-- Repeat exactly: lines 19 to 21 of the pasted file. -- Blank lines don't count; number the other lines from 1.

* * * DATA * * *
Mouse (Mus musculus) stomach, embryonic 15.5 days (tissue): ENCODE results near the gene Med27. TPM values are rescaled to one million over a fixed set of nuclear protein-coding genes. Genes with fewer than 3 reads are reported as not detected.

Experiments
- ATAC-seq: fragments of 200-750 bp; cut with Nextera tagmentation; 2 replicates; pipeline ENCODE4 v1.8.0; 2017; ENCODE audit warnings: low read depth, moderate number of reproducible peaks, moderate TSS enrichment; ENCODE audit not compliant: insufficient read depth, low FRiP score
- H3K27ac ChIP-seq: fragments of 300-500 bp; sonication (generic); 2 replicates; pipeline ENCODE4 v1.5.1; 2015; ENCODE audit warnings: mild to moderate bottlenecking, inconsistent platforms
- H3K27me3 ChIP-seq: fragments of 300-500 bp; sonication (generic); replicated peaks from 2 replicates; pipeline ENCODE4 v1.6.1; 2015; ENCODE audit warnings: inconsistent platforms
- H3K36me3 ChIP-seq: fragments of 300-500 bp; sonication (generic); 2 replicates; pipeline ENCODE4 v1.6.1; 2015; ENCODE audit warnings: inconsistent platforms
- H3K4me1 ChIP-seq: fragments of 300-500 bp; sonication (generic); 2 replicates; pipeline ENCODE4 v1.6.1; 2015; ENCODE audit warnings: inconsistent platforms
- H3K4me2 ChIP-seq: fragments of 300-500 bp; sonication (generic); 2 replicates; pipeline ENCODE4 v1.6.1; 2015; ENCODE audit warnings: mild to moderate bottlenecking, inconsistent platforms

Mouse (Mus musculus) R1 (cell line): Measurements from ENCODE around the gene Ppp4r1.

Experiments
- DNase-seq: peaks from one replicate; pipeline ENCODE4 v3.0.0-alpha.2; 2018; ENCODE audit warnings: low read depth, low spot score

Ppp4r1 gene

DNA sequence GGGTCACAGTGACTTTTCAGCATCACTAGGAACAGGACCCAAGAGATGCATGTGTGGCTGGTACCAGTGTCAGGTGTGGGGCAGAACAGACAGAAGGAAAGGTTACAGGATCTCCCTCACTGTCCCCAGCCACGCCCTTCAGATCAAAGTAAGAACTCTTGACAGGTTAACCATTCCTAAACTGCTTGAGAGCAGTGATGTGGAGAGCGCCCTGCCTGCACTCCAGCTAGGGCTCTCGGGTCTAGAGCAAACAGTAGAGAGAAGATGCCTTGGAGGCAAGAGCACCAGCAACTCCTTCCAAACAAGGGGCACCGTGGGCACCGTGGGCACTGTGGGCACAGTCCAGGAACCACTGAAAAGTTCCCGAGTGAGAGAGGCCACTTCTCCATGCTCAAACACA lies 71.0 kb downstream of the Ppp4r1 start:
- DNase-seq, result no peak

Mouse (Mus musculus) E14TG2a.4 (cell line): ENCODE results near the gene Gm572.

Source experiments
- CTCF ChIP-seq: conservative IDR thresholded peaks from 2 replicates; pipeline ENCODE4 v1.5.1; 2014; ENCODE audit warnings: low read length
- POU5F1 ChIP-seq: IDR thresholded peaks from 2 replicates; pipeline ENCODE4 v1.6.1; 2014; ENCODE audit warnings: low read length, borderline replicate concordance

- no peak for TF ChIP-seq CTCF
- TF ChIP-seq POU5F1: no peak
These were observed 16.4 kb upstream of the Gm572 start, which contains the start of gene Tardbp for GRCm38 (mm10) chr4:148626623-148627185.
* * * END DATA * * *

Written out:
- no peak for TF ChIP-seq CTCF
- TF ChIP-seq POU5F1: no peak
These were observed 16.4 kb upstream of the Gm572 start, which contains the start of gene Tardbp for GRCm38 (mm10) chr4:148626623-148627185.